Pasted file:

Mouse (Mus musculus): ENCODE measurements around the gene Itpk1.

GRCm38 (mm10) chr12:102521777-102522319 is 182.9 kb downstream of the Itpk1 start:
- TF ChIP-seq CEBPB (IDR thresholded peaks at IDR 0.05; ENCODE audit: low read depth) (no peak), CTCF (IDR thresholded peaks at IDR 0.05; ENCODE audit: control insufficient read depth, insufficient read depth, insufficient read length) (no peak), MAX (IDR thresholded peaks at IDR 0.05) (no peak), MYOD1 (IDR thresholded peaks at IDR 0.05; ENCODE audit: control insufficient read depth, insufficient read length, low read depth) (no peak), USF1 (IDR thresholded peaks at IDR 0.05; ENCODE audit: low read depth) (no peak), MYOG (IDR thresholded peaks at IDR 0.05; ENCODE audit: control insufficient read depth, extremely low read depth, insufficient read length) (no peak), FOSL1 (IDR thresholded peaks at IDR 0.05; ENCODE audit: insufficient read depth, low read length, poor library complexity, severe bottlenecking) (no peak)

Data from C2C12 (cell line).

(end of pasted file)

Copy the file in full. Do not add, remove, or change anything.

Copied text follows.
Mouse (Mus musculus): ENCODE measurements around the gene Itpk1.

GRCm38 (mm10) chr12:102521777-102522319 is 182.9 kb downstream of the Itpk1 start:
- TF ChIP-seq CEBPB (IDR thresholded peaks at IDR 0.05; ENCODE audit: low read depth) (no peak), CTCF (IDR thresholded peaks at IDR 0.05; ENCODE audit: control insufficient read depth, insufficient read depth, insufficient read length) (no peak), MAX (IDR thresholded peaks at IDR 0.05) (no peak), MYOD1 (IDR thresholded peaks at IDR 0.05; ENCODE audit: control insufficient read depth, insufficient read length, low read depth) (no peak), USF1 (IDR thresholded peaks at IDR 0.05; ENCODE audit: low read depth) (no peak), MYOG (IDR thresholded peaks at IDR 0.05; ENCODE audit: control insufficient read depth, extremely low read depth, insufficient read length) (no peak), FOSL1 (IDR thresholded peaks at IDR 0.05; ENCODE audit: insufficient read depth, low read length, poor library complexity, severe bottlenecking) (no peak)

Data from C2C12 (cell line).